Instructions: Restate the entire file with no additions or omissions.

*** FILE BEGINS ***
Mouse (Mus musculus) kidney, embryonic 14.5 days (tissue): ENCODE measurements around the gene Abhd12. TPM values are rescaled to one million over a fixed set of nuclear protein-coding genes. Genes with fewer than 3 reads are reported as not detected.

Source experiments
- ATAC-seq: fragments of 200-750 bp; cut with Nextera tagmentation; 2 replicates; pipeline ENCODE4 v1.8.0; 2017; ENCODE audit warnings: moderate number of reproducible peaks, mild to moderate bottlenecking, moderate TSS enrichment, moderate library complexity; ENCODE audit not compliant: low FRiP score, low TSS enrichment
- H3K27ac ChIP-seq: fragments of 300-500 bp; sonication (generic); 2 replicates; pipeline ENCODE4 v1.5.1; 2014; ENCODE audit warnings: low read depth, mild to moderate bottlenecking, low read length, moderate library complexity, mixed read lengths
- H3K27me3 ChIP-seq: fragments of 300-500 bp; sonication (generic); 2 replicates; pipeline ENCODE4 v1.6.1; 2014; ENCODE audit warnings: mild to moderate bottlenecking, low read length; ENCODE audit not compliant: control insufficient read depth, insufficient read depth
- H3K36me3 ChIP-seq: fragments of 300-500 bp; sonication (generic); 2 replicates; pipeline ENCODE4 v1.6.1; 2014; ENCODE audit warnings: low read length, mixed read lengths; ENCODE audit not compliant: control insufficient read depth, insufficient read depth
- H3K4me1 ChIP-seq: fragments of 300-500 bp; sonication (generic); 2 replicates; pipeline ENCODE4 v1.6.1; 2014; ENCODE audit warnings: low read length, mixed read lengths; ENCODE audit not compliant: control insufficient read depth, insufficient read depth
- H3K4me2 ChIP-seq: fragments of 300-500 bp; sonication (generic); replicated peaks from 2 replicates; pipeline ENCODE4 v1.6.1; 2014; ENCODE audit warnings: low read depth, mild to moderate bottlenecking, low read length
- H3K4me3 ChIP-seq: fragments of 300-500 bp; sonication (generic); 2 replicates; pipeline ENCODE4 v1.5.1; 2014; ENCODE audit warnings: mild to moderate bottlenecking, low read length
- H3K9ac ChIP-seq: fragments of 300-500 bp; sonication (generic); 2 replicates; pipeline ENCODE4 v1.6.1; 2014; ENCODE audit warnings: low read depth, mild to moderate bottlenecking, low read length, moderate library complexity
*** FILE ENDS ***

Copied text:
Mouse (Mus musculus) kidney, embryonic 14.5 days (tissue): ENCODE measurements around the gene Abhd12. TPM values are rescaled to one million over a fixed set of nuclear protein-coding genes. Genes with fewer than 3 reads are reported as not detected.

Source experiments
- ATAC-seq: fragments of 200-750 bp; cut with Nextera tagmentation; 2 replicates; pipeline ENCODE4 v1.8.0; 2017; ENCODE audit warnings: moderate number of reproducible peaks, mild to moderate bottlenecking, moderate TSS enrichment, moderate library complexity; ENCODE audit not compliant: low FRiP score, low TSS enrichment
- H3K27ac ChIP-seq: fragments of 300-500 bp; sonication (generic); 2 replicates; pipeline ENCODE4 v1.5.1; 2014; ENCODE audit warnings: low read depth, mild to moderate bottlenecking, low read length, moderate library complexity, mixed read lengths
- H3K27me3 ChIP-seq: fragments of 300-500 bp; sonication (generic); 2 replicates; pipeline ENCODE4 v1.6.1; 2014; ENCODE audit warnings: mild to moderate bottlenecking, low read length; ENCODE audit not compliant: control insufficient read depth, insufficient read depth
- H3K36me3 ChIP-seq: fragments of 300-500 bp; sonication (generic); 2 replicates; pipeline ENCODE4 v1.6.1; 2014; ENCODE audit warnings: low read length, mixed read lengths; ENCODE audit not compliant: control insufficient read depth, insufficient read depth
- H3K4me1 ChIP-seq: fragments of 300-500 bp; sonication (generic); 2 replicates; pipeline ENCODE4 v1.6.1; 2014; ENCODE audit warnings: low read length, mixed read lengths; ENCODE audit not compliant: control insufficient read depth, insufficient read depth
- H3K4me2 ChIP-seq: fragments of 300-500 bp; sonication (generic); replicated peaks from 2 replicates; pipeline ENCODE4 v1.6.1; 2014; ENCODE audit warnings: low read depth, mild to moderate bottlenecking, low read length
- H3K4me3 ChIP-seq: fragments of 300-500 bp; sonication (generic); 2 replicates; pipeline ENCODE4 v1.5.1; 2014; ENCODE audit warnings: mild to moderate bottlenecking, low read length
- H3K9ac ChIP-seq: fragments of 300-500 bp; sonication (generic); 2 replicates; pipeline ENCODE4 v1.6.1; 2014; ENCODE audit warnings: low read depth, mild to moderate bottlenecking, low read length, moderate library complexity